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Bracken Grassland

State Rank: S2     Global Rank: G3   what are these ranks?


Detailed Community Description from Ecological Landscapes of Wisconsin

General natural community overview

Counties shaded blue have documented occurrences for Bracken Grassland in the Wisconsin Natural Heritage Inventory database.

Bracken grasslands occur in northern Wisconsin on upland sites with infertile sandy soils. These communities are dominated by bracken fern (Pteridium aquilinum), Pennsylvania sedge (Carex pensylvanica), Kalm's brome grass (Bromus kalmii), and Canada bluegrass (Poa compressa). Other common herbs include poverty-oat grass (Danthonia spicata), Lindley's aster (Symphyotrichum ciliolatum), gray goldenrod (Solidago nemoralis), and common strawberry (Fragaria virginiana). Some sites have variable coverages of low shrubs such as blueberries (Vaccinium angustifolium and V. myrtilloides), sweet fern (Comptonia peregrina), prairie willow (Salix humilis), and hazelnuts (Corylus spp.). Non-native plants are often present on these sites and sometimes reach relatively high cover value, though not all are ecologically invasive.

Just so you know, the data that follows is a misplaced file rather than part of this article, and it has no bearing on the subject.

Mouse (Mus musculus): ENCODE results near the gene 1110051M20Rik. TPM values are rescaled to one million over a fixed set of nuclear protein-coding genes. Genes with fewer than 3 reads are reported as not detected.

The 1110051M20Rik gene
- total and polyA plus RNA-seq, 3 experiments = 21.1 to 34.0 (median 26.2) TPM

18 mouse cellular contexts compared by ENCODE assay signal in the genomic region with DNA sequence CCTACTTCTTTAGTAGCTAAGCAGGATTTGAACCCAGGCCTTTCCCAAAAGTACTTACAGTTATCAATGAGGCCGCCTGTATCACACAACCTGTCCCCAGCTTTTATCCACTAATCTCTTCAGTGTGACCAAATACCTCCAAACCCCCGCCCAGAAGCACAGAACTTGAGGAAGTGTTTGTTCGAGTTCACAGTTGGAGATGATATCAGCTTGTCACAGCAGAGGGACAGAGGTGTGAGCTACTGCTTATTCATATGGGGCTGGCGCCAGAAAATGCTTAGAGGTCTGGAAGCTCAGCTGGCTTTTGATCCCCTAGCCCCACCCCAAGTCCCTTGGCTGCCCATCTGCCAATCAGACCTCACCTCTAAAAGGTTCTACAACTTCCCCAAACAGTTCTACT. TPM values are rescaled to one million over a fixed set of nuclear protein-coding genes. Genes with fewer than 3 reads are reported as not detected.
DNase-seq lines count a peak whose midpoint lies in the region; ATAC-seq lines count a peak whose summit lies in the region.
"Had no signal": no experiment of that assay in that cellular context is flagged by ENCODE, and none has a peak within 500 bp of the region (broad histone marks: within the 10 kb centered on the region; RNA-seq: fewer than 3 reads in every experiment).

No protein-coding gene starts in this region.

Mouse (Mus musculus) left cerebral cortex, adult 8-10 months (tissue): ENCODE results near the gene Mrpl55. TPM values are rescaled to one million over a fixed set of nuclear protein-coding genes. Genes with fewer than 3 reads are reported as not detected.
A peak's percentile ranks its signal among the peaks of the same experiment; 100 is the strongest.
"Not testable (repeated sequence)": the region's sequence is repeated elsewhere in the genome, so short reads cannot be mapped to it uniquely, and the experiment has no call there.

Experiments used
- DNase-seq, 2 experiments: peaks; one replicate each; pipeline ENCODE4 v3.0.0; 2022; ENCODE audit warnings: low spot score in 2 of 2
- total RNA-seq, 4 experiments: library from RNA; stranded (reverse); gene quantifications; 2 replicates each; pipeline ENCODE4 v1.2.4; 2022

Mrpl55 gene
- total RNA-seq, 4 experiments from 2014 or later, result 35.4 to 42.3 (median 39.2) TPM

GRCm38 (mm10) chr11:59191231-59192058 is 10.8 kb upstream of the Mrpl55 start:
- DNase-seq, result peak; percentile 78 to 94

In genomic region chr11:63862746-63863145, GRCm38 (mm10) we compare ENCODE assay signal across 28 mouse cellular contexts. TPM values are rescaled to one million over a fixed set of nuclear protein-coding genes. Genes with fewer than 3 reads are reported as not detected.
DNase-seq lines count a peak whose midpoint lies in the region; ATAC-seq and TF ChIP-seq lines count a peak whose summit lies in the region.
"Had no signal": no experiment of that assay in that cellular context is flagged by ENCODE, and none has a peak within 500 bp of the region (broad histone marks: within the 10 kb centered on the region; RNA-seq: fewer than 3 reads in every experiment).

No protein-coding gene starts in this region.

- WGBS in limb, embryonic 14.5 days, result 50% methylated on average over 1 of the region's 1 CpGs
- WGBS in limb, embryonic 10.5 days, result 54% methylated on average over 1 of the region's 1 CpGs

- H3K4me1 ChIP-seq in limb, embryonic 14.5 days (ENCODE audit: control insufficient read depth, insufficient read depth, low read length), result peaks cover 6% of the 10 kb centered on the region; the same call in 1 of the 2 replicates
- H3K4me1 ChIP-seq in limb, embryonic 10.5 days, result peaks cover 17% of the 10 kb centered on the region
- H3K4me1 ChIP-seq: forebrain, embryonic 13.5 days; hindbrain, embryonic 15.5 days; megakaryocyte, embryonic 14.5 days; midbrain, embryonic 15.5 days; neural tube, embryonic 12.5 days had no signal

The origin of this type is unclear, but apparently includes an interacting mixture of topographic and edaphic conditions, past disturbance history, and perhaps some degree of allelopathy due to the abundance of bracken fern. The community is fire-dependent, was probably maintained by relatively frequent ground fires, and on some landforms is associated with low-lying frost pockets where frosts occur during the growing season. The type shares some similarities with dry sand prairie, but because of its northerly range possesses fewer prairie species. It intergrades with pine barrens or northern dry forest, with jack pine (Pinus banksiana) as the dominant tree species. Physiognomically, this community can be composed mostly of herbs, shrubs (with patches of ericaceous shrubs being especially prominent), or occur as a complex mosaic of grassy or shrubby openings, interspersed with patches of jack pine, balsam fir (Abies balsamea), northern pin oak (Quercus ellipsoidalis), aspens (Populus spp.), and cherries (Prunus spp.).

Rare animals

Species of Greatest Conservation Need